My spoilt children have viewed so many castles and old buildings in the past few weeks that they have kind of desensitised to them. There were groans when I announced that before setting off for our farm at Roccalbenga (remote Tuscany) we were going to pop in and view “Castello di Canossa”. “Not another castle!!!” moaned Jazzy. I told her to suck it up.
Rohan and Isabelle were overly enthusiastic about visiting the castle. Unfortunately, when the castle was first built back in in 940, no one had the foresight to build a road right up to the top of the castle meaning that it was a bit of a steep hike to get to it. At the top there is a museum where you can read all about the history, relics and then there are parts of the castle that the kids were allowed to clamber all over. I was a bit worried that these parts had managed to survive for over 1000 years but had never been faced with Rowie – the ultimate destructive force. I was fully expecting some kind of landslide to occur with the way he was enthusiastically jumping all over it.
After we left the castle we began to make our way to our next destination, a farm stay in remote Tuscany. This place was also chosen at random and is another notch in my belt for spectacular Airbnb choices. Roccalbenga is a tiny town in the Tuscany region with only just over a thousand residents. It looks straight out of a medieval picture book as the streets are so narrow that they only allow for either walking or one tiny car drive up them. It is a true relic of former times and seems to be a very traditional town – definitely not touristic. I will take some pictures and find out more about the history for a later post. Our farm is about 15 minutes out of town and is perched on top of a hill with spectacular views. Our host, Luciano, runs this farm and has sheep, cows, bees, chickens, grapes, and olives. He makes his own wine which Ben declared to be “the best red wine he has EVER tasted” and milks the sheep. We are not sure what he does with the sheep milk. I haven’t figured out whether people drink it or if it is used for cheese. His house is very typical of Tuscan houses. It may or may not have been the one used in the movie “Stealing Beauty” (I’m guessing it isn’t but it is so similar in many ways that I’m just pretending that it is).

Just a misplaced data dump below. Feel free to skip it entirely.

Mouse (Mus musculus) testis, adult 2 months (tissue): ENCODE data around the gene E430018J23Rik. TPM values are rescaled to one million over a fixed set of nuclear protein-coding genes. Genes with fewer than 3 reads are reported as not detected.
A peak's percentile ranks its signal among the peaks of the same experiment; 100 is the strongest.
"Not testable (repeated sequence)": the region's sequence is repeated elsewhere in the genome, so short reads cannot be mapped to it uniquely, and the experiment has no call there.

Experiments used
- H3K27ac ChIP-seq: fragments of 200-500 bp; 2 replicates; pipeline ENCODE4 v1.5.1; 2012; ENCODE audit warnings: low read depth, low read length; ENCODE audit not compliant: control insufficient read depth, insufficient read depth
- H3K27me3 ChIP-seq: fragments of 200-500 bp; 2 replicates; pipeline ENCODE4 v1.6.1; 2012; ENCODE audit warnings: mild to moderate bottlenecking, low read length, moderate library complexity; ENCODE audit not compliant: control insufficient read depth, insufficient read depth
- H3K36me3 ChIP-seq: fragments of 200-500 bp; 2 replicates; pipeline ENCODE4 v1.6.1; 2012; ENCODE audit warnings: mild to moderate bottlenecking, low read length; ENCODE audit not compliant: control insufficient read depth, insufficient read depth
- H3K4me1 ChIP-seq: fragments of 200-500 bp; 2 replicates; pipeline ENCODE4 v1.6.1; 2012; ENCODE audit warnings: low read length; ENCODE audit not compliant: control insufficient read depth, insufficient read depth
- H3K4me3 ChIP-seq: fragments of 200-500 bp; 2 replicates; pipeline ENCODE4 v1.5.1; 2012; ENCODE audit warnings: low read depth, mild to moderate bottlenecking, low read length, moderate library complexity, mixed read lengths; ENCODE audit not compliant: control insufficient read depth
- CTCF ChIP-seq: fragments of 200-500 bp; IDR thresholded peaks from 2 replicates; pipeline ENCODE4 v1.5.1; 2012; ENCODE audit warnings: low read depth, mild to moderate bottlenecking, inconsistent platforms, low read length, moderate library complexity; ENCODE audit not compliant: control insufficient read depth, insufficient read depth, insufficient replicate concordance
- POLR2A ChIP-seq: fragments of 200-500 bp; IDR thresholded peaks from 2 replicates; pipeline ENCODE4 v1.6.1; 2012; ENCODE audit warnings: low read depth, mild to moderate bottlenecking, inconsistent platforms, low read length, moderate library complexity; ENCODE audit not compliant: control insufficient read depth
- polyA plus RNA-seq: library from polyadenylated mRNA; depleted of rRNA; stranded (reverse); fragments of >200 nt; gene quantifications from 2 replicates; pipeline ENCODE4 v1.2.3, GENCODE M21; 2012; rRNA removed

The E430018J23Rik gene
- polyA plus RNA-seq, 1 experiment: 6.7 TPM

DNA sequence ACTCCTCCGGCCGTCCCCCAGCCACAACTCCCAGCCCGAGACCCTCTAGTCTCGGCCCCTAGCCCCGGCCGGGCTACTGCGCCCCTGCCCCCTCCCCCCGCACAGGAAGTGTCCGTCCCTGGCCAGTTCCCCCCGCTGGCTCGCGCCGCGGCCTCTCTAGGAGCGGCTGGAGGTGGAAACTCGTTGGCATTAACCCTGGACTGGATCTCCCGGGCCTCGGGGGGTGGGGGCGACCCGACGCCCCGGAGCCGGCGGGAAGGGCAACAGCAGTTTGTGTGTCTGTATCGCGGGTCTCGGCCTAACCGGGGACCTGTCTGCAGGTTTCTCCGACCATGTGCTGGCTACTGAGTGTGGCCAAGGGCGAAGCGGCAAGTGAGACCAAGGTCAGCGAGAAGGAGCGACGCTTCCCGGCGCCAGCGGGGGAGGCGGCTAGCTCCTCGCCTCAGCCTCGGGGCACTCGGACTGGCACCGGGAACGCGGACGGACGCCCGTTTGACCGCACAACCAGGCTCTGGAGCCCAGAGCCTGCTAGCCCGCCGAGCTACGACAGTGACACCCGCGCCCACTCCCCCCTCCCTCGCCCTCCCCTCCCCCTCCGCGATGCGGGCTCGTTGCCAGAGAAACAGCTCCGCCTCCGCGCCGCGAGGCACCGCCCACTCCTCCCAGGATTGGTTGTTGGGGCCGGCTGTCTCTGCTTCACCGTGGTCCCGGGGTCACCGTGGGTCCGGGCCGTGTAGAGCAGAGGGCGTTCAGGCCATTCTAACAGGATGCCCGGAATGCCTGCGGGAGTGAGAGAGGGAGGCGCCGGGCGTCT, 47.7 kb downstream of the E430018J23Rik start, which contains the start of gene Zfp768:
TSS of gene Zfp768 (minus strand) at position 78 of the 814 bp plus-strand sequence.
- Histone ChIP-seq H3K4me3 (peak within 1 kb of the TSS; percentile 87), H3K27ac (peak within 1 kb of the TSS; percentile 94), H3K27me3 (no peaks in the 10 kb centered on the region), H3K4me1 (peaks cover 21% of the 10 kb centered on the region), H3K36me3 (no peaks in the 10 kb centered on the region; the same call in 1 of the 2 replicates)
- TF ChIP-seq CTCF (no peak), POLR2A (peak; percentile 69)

Luciano showed the kids the baby sheep and all the other animals on the farm. The kids were delighted to find out that he had some dogs and we have rarely seen Our children since we have arrived here.
In fact, Rohan has become Luciano’s shadow, following him everywhere and helping with the animals.
I will write more about Luciano’s farm tomorrow. Kids are desperate to go to some thermal springs that Luciano told us about up in the mountains. He is full of local knowledge as he was born on this farm and has lived in the area his whole life. We feel super special to be having this unique experience of Tuscan life. I don’t think our 5 nights here will be enough – we may want to stay longer!!
Thanks for reading!!
Pictures from Rossena:
Photo’s from our farm at Roccalbegna